For lighting, home video streamers learned quickly that ring lights make “talking heads” look better and are easy to set-up and use. These circular lamps create an almost shadowless lighting effect without making everything else in the scene look dull and lifeless.
Shaped like a glowing hula hoop, most ring lights for home use have a mounting bracket for a camera, smartphone or tablet in the open center. The illumination falls on the subject from every direction. These lights have other purposes as well, such as effectively applying makeup. And, you guessed it, sales of ring lights soared during the pandemic.
Of course, the background of images from home suddenly began to matter. Outside of traditional studio sets, it became apparent that those watching streaming video interviews tended to focus on the background behind the subject in order to gaze into the subject’s private life. Some who wanted to create an erudite personal image placed certain book titles to be visible in the background (I always wonder how many actually read those books!)
The Rise of 'Room Rater'
For well-known subjects, the video offered a glimpse into details about their home and private lives, giving rise to the Twitter account @roomrater.com, which critiqued home studios. For the lesser-known others, it may just reflect the clutter in the room. In any case, those taking matters of their image seriously learned quickly that backgrounds matter to viewers.
When doing a scripted on-camera video, the background can also have a major impact on how one’s story is told. Every element of the image is important to the viewer and can have an impact.
The most clutter-free backgrounds are neutral and focus on the person doing the interview or presentation. If not against a painted wall, use of blue or green screen seamless paper make the best backgrounds. Streaming applications—like Zoom—allow the use of green screen technology to create artificial backgrounds.
Green screens use chromakey, a technology now so proven and simple that any non-technical home user can superimpose his or herself onto a virtual background or animated digital backdrop. A basic green wall can become a magnificent, up-scale living room, a view of the oceanfront or a corporate logo.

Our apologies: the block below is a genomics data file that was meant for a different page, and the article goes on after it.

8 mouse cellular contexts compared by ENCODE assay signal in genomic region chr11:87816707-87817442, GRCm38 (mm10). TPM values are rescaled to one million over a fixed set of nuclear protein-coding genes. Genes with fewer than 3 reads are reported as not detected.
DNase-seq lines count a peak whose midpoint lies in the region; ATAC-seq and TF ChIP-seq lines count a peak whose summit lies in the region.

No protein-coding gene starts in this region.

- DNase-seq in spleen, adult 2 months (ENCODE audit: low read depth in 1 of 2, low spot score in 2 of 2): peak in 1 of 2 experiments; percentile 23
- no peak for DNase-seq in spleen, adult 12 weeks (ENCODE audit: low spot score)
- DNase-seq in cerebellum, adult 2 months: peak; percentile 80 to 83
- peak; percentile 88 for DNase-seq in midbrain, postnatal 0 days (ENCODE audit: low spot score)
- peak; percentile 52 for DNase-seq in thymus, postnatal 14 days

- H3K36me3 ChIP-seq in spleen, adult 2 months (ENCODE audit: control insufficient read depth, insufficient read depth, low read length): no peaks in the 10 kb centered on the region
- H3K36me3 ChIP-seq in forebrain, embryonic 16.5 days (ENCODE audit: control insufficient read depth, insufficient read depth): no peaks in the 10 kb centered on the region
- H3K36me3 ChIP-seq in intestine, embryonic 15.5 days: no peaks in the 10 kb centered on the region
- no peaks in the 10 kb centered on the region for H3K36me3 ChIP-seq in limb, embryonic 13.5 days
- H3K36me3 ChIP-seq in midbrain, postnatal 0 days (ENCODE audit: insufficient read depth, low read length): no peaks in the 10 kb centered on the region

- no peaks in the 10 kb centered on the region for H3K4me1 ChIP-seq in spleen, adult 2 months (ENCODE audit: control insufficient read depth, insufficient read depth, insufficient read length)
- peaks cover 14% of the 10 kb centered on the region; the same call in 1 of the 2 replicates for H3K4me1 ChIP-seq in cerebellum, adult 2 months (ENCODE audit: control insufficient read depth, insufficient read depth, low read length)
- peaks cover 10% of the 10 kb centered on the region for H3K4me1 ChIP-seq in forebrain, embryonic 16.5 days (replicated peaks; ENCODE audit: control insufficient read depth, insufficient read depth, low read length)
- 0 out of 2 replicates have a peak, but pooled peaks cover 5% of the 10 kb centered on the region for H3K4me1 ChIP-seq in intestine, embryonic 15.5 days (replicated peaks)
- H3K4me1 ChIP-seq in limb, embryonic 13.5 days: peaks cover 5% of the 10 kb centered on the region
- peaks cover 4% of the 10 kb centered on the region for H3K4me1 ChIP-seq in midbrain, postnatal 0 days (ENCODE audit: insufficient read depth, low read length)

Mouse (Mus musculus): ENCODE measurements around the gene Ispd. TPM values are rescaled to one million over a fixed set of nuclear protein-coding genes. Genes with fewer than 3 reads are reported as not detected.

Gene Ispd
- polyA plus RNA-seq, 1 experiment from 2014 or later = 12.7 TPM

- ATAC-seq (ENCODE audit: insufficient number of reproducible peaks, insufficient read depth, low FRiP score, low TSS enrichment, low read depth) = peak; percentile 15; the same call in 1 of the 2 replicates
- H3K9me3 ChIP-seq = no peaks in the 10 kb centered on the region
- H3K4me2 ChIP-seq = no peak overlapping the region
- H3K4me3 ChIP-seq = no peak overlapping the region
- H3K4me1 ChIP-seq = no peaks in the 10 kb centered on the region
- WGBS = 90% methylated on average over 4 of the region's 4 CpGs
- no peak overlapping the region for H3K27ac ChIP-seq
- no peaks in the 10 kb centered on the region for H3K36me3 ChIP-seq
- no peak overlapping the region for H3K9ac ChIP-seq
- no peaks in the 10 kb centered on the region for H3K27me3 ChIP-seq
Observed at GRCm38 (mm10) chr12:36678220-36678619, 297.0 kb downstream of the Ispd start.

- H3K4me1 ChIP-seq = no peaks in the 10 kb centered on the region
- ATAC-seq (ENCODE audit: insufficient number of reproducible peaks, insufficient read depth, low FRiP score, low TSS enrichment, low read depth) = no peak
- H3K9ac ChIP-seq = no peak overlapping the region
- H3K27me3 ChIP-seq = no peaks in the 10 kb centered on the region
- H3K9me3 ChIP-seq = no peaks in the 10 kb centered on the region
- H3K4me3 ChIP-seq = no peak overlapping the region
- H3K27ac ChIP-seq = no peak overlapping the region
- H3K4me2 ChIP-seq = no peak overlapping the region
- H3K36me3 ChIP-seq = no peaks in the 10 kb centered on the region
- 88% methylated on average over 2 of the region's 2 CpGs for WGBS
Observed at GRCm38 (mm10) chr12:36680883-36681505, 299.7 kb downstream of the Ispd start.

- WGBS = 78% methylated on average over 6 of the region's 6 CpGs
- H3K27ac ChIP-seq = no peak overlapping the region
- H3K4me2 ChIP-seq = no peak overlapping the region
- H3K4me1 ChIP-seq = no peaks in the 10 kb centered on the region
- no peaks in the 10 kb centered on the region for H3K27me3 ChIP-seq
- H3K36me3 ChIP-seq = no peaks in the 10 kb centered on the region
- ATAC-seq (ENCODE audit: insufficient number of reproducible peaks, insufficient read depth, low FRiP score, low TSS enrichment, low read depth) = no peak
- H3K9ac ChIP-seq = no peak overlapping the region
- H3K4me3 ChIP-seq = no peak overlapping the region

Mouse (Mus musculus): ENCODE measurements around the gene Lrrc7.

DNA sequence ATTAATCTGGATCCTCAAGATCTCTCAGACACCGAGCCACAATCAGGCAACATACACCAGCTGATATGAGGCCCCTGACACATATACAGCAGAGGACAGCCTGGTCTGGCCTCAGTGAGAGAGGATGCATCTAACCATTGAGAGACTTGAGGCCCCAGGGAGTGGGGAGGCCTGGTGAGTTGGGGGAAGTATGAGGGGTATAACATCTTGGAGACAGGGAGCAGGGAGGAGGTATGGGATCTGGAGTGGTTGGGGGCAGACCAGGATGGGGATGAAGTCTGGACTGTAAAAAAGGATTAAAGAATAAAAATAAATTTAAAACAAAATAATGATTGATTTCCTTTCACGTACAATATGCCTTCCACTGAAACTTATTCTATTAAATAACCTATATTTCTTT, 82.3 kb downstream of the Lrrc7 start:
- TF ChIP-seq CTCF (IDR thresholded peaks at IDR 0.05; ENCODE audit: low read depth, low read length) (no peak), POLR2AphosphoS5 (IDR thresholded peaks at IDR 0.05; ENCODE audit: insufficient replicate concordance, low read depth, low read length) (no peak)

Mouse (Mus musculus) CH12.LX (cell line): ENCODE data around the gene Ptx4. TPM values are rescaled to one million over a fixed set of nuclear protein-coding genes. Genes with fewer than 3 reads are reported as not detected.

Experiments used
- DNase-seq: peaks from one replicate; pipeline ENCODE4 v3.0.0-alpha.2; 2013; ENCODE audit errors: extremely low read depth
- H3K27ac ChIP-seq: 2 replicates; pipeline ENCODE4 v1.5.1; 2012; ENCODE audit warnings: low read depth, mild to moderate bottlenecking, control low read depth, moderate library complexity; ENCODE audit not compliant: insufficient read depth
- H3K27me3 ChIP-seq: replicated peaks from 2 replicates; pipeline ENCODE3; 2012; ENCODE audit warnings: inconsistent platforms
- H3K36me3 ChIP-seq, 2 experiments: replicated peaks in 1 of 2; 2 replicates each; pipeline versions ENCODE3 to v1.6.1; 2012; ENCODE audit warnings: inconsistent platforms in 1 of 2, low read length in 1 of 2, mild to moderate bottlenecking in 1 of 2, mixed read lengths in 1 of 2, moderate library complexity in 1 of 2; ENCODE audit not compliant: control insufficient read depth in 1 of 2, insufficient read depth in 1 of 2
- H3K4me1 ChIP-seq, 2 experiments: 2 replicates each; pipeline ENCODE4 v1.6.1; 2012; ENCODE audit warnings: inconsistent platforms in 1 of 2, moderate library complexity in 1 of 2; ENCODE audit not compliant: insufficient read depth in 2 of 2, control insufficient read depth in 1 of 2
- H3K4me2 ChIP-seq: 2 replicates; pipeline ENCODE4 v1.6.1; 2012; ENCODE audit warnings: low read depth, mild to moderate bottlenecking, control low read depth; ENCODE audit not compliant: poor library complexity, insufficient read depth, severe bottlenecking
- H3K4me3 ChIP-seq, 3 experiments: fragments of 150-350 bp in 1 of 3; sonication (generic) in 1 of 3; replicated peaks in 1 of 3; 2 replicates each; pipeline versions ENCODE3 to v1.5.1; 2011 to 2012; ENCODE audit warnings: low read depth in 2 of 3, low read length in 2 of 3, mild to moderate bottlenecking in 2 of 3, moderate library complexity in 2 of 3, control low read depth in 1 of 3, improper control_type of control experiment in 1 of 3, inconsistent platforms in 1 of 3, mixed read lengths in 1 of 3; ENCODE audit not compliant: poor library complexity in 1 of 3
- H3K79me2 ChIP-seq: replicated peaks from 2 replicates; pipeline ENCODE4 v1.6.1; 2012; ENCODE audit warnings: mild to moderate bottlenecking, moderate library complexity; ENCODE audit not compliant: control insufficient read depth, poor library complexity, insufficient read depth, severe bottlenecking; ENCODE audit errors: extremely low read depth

A background wall can be painted green; green paper can be hung between light poles; spring-loaded screens can pop-up from the floor; or green screens can even be clipped to the back of a single office chair. There are dozens of backgrounds available at a wide range of prices. With home streaming coming into play for professional level productions, a rear screen of some kind is essential for many users.
The changes we have seen in media production over the past two years will not go away when COVID-19 is behind us. Like other tectonic technological shifts, the media landscape has been altered forever. Costs of high-quality professional video and audio equipment continues to go down and has become easier to use by non-technical operators.
With the internet, extremely affordable television studios can now be run from anywhere. Living through this accelerated level of change may not yet be totally comprehensible to all of us, but it is a major chapter in the history of media.
Frank Beacham is an independent writer based in New York.